We need a new hashtag. We need to add a new agenda item to the battle cry that has become the Black Lives Matter Movement. #Policeofficersstoprapingblackwomen needs to become a targeted mission set to educate the public about an ongoing and growing issue facing black women, to report new cases, and to prevent further activity.
The newest sexual police assault of a Black woman making headlines is that of Maleatra Montanez, 40, who called police when her young daughter went missing on Valentine’s Day in 2015. Unfortunately, when officer Chester Thompson, 47, arrived at Montanez’s Syracuse home, things went horribly wrong.
After the white officer learned that Montanez, a mother of four, was home alone with her newborn son, he became sexually aggressive. In a sworn deposition, Montanez said, “When I opened the door, he told me that I was pretty,” and that her “lips looked like it can hold…a penis.”
According to the New York Daily News, Montanez alleges that Thompson wanted to have sex in her living room. While Montanez refused, in the deposition she claims he forced her to perform oral sex and later raped her in front of her newborn son. The lengthy encounter included a visit from a neighbor, who was turned away by Thompson.
The next day, Montanez went to the hospital and reported the rape to authorities. The offender, who admitted in court to having sex with Montanez and other women while on duty, was kicked off the force and only sentenced to three years probation for the depraved assault. This light slap on the wrist was due to a New York State law that protects officers from being charged with rape “unless the alleged victim expressly says no and refuses,” according to the News.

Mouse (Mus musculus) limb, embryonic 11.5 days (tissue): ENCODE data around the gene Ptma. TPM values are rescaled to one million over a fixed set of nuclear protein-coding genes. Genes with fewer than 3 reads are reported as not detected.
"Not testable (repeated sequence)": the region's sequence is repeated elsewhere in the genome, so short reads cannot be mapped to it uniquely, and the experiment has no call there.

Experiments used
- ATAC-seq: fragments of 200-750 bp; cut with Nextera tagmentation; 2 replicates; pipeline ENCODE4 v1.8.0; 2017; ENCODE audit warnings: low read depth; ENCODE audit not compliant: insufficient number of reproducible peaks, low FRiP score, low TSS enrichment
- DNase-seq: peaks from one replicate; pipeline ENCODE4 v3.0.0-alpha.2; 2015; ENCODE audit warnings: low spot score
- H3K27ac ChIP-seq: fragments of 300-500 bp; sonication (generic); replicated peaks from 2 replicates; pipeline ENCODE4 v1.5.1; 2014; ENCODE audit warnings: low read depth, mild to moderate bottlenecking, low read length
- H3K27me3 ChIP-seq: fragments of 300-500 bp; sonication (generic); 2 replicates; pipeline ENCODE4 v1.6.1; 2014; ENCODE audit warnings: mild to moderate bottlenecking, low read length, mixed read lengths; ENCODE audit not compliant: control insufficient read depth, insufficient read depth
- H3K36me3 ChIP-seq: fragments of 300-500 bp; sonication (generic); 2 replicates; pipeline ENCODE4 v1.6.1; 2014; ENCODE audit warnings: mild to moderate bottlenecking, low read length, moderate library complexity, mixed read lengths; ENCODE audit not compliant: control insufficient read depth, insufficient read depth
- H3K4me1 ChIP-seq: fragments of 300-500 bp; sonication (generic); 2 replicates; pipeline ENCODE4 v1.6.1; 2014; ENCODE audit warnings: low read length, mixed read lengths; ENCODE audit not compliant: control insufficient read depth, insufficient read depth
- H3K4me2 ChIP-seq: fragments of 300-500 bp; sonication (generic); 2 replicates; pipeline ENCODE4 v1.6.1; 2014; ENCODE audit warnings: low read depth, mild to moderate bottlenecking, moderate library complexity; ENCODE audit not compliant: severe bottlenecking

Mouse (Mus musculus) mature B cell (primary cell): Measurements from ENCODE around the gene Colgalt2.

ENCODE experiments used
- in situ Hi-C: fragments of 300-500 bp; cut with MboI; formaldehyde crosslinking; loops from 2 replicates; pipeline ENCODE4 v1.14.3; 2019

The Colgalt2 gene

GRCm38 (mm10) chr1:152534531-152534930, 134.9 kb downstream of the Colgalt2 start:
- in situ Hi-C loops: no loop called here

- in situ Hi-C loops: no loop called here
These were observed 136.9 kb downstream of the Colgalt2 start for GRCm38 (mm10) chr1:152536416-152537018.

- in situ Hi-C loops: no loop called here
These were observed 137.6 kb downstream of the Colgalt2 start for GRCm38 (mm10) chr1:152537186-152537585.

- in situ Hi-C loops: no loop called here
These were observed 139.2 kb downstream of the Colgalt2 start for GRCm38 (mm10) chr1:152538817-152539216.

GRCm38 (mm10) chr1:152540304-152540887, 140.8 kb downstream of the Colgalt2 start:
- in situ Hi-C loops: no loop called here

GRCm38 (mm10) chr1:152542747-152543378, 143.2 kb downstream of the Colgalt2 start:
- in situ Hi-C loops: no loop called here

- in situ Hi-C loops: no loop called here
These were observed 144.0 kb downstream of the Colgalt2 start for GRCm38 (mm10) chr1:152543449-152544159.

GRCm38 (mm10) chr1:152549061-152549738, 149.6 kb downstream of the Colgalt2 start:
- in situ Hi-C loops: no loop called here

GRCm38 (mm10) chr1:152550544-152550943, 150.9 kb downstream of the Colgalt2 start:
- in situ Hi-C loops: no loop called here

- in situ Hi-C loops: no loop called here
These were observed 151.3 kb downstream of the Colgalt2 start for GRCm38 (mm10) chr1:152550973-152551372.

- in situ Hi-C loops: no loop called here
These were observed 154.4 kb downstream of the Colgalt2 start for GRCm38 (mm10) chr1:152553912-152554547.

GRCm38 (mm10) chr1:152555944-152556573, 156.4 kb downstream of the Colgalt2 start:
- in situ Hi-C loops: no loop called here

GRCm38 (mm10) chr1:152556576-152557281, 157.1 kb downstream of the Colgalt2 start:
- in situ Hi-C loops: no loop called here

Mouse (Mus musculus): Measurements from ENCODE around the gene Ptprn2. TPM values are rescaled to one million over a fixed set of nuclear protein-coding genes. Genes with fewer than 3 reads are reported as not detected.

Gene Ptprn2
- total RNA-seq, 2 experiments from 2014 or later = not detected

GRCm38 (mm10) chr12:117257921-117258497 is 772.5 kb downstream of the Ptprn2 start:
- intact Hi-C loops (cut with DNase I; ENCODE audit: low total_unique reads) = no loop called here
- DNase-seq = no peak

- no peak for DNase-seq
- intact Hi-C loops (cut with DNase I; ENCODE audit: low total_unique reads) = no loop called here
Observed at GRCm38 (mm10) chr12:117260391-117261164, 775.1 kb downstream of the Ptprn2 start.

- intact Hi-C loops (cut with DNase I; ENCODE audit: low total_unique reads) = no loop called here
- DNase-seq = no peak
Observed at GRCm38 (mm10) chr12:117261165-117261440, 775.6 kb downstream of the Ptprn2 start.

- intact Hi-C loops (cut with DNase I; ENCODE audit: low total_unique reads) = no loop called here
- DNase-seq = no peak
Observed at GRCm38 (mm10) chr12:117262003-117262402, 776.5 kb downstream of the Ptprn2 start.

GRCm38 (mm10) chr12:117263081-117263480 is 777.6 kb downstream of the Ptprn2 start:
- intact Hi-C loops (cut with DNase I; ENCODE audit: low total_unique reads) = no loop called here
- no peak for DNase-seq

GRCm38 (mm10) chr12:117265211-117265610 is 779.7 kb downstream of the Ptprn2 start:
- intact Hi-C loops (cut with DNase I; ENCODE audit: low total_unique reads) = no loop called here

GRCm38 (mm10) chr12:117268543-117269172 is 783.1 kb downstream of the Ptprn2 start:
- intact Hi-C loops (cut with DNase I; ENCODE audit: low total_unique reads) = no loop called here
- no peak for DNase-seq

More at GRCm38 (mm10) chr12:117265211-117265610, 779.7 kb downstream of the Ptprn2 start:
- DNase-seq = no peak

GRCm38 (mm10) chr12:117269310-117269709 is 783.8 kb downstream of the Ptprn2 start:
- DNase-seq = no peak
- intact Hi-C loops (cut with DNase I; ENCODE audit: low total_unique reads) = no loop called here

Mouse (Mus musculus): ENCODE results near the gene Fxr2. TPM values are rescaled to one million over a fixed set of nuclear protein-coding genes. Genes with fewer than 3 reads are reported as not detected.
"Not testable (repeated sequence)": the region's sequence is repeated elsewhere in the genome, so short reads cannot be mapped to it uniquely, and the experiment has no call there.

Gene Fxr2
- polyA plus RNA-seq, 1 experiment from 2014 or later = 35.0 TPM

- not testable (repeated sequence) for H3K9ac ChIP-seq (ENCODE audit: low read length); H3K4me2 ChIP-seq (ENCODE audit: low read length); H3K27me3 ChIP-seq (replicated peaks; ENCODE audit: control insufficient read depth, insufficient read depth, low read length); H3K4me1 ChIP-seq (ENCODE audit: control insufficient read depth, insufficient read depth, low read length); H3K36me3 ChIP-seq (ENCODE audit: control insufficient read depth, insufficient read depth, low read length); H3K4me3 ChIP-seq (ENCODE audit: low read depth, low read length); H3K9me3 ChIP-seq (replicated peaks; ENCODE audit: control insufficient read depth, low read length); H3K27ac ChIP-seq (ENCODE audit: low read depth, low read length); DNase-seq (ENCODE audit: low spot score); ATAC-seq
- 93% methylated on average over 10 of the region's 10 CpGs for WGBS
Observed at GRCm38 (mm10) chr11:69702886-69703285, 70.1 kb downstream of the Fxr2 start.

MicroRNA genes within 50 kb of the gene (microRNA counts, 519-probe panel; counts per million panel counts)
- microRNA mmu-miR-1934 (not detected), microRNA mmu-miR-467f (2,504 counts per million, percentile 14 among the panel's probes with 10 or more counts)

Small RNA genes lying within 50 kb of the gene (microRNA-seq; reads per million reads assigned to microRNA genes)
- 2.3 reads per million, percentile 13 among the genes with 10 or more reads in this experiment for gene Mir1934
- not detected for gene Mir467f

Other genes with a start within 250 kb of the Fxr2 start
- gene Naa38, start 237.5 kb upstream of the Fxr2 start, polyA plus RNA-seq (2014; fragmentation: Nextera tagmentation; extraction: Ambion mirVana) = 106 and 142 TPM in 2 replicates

Reportedly Montanez, who was understandably afraid for both her life and that of her son, did not fight back during the assault. She said, “I had millions of thoughts in my mind, but I didn’t do it.”
Ed Sivin, Montanez’s civil lawyer, said, “I believe a rape took place in this case … The law defines ‘forcible compulsion’ as ‘a threat, express or implied.’”
Filled with anguish, Montanez regrets not fighting back. She even blames herself. She said, “I can’t accept it … I can’t accept it because I just feel like … I should’ve done more. And I can’t accept that I just didn’t do more … Why didn’t I stab him? … Why I didn’t scream out my front door. Why I didn’t do nothing?”
Montanez recently filed a $7 million suit against Thompson and others involved in the case from the Syracuse Police Department. In the suit, she alleges that Thompson’s actions should’ve been reviewed earlier by the department, as he had a history of abusing women.
Sivin said, “We’ve had information from several sources that this is not the first time that Chester Thompson has engaged in this type of malfeasance … And it appears that this may have been going on for a period of years. And that people high up in the Syracuse Police Department knew about it and didn’t take prompt remedial measures against him.”